Collections: For my first foray into the material world, I thought that I would share with you how it all began. My initial exposure to the textile arts, and in particular costume history, came in the early 1980's on my first trip to London, England. Already interested in art & design, I naturally ventured into the Victoria and Albert museum. With the furniture galleries my primary interest, I was taken aback and amazed at the depth and scope of the dress collection. Here, before me, were examples dating back to the early 17th century! The galleries at that time, and for well over a decade later, presented a chronological display of the evolution of men's and women's costume. A fabulous resource, which I was able to draw upon many years later while escorting my own students through these very spaces. In 1997, as program chair of the Costume Society of Ontario, I led 24 enthusiastic members on a 7 day journey into several collections in England. At the V&A, we were taken behind the scenes into the storage areas where curator, Susan North, shared her access to many pieces too fragile to be put on display. I particularly remember a woman's bodice of black work embroidery executed in strapwork patterns and insects. It dated to the late 16th century and unfortunately, the silk thread was deteriorating, due to the mordant used in the black dye. You can see the areas on the shoulders and upper bust where the silk thread has completely eroded. What was fascinating is that the penciled pattern and needle holes were still quite apparent. Susan showed us that this garment was made up first and then embroidered! It must have been very awkward to decorate indeed. She suggested that this bodice would probably not last another 100 years unless some new conservation method could be found to preserve it. Such a shame. Currently, these galleries are undergoing a refurbishment and won't be open until the spring of 2012. I am planning to create another textile tour to Britain for that opening. I'll keep you posted on how that develops. All are welcome.
16th black work embroidery. Collection of V&A. CSO tour, 1997.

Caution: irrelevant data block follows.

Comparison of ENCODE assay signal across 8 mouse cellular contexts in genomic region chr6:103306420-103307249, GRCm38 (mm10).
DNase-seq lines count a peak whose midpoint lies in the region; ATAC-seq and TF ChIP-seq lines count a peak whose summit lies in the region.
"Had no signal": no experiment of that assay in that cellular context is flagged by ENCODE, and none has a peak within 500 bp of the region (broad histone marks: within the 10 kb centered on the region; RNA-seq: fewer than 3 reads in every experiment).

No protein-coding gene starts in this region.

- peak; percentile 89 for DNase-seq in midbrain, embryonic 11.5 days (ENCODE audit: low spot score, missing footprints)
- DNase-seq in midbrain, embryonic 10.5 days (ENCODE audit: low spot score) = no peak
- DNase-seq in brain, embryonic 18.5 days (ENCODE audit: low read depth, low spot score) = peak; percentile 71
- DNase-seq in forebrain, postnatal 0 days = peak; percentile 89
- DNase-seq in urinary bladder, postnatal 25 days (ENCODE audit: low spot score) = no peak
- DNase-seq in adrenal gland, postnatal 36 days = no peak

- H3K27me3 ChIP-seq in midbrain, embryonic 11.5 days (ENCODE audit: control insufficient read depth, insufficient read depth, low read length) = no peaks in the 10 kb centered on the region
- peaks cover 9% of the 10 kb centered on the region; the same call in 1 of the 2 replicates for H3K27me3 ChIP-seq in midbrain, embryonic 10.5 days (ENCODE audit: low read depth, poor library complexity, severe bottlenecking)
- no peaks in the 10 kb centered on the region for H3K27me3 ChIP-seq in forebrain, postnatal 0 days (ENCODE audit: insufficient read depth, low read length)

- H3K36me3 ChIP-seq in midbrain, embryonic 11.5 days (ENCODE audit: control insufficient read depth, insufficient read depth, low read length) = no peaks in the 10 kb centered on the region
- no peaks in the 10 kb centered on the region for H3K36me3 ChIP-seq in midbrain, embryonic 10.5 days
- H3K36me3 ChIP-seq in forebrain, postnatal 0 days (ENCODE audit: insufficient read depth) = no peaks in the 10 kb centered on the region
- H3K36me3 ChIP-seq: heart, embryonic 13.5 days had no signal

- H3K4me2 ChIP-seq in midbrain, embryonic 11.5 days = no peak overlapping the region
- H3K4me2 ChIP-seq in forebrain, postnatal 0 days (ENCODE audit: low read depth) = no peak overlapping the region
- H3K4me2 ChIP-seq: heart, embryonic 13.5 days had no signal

Recollections: Within a decade of seeing that exhibition I began to sew. I had been quilting since the age of 17, but garment sewing and its nuisances now attracted my attention. I began to develop my craft and within a few years, I was able to draft patterns and create my own designs. In 1991, I joined the Costume Society of Ontario and soon began collecting vintage clothing. The craftsmanship and textiles themselves had captured my interest. I started recreating examples of historic dress around the same time. I volunteered to create an Edwardian wedding gown for a high school production of "Our Town." The budget was limited, but 13 yards of cotton and 50 yards of lingerie lace later, we had our dress for $80.00! Two years later, the young lady who wore the gown in the production actually wore it on her own wedding day. I have continued to sew, quilts and costumes, ever since. The research and acquisition of just the right fabrics and trims gives me as much pleasure as the finished garment. I have been fortunate enough to travel throughout Europe, leading groups interested in the arts and design. Every where I go, I seek out textile and costume collections to view. Over the life of this blog, I will continue to share and elaborate on experiences with you. Perhaps you'll be planning a trip of your own and I can point you in the direction of a little known or obscure collection.
Detail. Christian Dior day dress. 1949. Metropolitan Museum of Art
Ambitions: Currently, I am creating a sample for a workshop on crazy quilting and embellishment techniques. Silks, antique laces, beading, applique and embroidery are all coming together to make this wall hanging.
Detail: My current project, 2011
And of course: Compiling my wish list for a textile tour to the U.K. in 2012! Any suggestions? All would be welcome.